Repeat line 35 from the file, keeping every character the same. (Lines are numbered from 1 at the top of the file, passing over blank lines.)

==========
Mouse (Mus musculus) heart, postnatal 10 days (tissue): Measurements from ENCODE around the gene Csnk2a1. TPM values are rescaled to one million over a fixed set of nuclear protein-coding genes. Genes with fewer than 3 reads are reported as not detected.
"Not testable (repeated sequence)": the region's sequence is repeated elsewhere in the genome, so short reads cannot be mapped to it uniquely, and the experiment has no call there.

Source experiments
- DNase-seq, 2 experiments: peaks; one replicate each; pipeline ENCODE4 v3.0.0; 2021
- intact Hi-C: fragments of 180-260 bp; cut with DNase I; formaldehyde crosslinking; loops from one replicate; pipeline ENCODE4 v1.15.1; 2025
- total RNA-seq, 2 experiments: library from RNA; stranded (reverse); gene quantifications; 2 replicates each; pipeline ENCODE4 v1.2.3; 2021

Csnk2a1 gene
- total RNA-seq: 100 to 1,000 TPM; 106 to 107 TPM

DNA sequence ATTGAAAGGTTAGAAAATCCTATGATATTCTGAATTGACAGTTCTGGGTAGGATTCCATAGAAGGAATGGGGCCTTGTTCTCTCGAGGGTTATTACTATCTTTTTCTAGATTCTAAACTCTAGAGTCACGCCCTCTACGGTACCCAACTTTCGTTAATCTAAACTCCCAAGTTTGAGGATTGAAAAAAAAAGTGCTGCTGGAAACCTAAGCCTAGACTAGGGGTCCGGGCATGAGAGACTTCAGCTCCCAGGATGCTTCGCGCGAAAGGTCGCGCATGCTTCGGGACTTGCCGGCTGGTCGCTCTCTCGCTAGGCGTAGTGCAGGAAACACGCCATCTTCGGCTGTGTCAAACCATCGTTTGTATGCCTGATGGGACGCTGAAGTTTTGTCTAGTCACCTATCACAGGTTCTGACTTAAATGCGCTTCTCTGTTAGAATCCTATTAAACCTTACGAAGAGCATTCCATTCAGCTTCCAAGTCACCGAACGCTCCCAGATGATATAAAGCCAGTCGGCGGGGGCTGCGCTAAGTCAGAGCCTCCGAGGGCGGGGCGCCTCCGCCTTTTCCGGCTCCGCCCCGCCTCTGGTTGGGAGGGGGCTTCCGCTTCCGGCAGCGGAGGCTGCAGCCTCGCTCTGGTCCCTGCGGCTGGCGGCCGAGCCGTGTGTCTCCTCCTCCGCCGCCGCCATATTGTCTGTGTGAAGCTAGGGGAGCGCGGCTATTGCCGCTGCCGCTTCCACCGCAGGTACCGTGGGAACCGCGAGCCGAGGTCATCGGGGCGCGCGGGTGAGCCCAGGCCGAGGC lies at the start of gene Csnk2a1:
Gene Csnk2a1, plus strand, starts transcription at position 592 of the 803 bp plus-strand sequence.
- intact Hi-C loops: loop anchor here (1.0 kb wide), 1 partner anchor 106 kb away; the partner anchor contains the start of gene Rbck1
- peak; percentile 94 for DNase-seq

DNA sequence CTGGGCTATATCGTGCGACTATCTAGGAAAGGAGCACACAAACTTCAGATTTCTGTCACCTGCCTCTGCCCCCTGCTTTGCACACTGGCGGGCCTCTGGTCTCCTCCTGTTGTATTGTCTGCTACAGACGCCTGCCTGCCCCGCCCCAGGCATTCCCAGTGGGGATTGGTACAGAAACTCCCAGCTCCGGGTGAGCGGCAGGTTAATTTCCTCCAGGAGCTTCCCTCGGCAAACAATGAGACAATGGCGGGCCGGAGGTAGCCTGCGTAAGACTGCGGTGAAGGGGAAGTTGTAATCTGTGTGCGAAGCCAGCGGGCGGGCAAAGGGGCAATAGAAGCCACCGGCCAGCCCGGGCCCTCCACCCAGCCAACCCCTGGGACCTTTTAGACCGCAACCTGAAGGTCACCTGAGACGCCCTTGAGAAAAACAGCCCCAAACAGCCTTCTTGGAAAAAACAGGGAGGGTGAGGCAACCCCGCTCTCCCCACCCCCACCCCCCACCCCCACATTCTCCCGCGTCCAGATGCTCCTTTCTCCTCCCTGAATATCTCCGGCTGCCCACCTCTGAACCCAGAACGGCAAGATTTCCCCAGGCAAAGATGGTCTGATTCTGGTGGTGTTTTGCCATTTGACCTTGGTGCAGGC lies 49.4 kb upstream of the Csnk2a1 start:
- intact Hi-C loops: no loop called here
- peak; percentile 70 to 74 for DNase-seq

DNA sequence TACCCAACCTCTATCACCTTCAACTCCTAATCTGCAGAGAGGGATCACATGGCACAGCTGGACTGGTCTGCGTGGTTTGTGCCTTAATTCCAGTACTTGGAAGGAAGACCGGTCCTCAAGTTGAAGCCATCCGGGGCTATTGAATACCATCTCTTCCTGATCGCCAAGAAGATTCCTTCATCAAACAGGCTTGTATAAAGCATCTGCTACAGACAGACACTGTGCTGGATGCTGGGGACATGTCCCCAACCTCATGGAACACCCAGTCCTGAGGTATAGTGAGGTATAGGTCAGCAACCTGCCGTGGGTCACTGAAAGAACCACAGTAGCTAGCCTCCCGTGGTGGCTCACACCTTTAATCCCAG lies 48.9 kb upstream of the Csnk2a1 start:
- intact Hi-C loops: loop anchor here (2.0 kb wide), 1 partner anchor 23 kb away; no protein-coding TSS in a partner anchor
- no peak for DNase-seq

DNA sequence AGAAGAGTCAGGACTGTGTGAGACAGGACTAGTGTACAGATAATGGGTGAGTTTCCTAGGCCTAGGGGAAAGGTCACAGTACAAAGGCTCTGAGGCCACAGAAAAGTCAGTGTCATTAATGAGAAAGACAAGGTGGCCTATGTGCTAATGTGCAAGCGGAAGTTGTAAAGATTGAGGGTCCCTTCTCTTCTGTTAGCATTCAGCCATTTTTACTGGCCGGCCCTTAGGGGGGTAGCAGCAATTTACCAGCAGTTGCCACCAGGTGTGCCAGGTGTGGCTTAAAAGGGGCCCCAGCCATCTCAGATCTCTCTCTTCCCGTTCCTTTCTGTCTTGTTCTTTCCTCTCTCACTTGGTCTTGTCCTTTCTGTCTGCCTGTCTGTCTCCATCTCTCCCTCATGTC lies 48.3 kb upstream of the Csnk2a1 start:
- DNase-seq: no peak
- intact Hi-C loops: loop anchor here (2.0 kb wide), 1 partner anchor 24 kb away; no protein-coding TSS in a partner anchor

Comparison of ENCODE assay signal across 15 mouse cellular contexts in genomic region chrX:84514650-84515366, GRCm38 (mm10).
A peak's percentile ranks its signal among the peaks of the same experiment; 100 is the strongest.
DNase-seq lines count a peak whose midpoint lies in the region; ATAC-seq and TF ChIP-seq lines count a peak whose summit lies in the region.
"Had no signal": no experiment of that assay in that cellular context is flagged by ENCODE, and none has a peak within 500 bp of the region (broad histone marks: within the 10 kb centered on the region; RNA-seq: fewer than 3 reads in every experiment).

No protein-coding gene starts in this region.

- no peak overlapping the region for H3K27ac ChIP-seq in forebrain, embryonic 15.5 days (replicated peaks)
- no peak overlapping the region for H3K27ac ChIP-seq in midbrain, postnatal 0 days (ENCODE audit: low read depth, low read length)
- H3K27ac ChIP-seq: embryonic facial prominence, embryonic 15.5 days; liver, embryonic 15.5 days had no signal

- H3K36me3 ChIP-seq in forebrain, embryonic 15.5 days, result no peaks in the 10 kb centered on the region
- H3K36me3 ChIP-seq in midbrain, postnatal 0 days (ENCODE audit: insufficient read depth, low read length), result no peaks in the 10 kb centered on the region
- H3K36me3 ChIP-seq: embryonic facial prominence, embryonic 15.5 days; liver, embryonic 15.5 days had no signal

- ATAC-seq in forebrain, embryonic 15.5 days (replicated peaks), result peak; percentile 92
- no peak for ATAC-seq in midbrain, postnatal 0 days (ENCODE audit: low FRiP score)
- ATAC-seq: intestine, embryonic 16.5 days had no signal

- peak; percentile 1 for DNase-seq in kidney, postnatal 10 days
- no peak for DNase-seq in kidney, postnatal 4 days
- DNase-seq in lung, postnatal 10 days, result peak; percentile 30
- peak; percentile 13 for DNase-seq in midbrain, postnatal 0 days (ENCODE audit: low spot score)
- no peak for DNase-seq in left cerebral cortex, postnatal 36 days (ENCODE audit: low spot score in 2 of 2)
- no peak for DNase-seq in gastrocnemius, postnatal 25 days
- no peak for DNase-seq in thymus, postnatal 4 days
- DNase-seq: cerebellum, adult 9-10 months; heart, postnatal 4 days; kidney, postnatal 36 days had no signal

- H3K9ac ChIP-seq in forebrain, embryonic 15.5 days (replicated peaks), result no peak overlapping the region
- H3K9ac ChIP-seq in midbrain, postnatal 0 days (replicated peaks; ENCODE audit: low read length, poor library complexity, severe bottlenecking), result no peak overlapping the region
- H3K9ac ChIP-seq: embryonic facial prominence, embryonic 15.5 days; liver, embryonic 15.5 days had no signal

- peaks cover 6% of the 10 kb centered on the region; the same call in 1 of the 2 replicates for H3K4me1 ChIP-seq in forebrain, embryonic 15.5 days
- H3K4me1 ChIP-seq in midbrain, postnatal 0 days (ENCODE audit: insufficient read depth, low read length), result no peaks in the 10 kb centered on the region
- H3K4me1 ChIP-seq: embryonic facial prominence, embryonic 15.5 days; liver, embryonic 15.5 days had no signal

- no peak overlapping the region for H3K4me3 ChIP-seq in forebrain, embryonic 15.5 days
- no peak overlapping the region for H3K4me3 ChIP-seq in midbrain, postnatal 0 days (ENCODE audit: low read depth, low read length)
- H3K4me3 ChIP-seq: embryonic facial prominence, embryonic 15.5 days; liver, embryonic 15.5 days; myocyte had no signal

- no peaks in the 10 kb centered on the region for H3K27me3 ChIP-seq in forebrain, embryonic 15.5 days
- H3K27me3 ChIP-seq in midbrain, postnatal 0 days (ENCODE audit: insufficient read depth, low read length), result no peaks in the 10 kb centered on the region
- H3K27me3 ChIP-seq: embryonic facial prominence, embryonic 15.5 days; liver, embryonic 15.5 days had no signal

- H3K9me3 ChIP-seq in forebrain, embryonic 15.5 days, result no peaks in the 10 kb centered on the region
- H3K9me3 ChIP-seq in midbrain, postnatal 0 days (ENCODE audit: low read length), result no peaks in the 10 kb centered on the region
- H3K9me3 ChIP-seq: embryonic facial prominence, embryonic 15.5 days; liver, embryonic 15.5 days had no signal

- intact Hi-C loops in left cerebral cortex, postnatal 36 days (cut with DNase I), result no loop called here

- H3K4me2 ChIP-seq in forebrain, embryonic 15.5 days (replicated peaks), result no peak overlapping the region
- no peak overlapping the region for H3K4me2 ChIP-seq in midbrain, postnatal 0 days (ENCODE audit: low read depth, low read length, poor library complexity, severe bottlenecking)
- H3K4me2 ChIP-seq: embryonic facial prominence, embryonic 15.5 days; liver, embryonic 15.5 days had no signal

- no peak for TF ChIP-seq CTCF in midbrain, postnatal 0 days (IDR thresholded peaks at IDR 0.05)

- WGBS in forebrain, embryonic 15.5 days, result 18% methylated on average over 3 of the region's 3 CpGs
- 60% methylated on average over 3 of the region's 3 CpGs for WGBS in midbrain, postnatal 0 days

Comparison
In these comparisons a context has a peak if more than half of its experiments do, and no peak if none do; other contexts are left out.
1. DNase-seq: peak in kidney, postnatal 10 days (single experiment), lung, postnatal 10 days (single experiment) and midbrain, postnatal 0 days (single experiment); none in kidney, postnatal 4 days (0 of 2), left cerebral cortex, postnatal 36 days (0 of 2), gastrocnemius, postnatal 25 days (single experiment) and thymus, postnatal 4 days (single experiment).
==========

- ATAC-seq: intestine, embryonic 16.5 days had no signal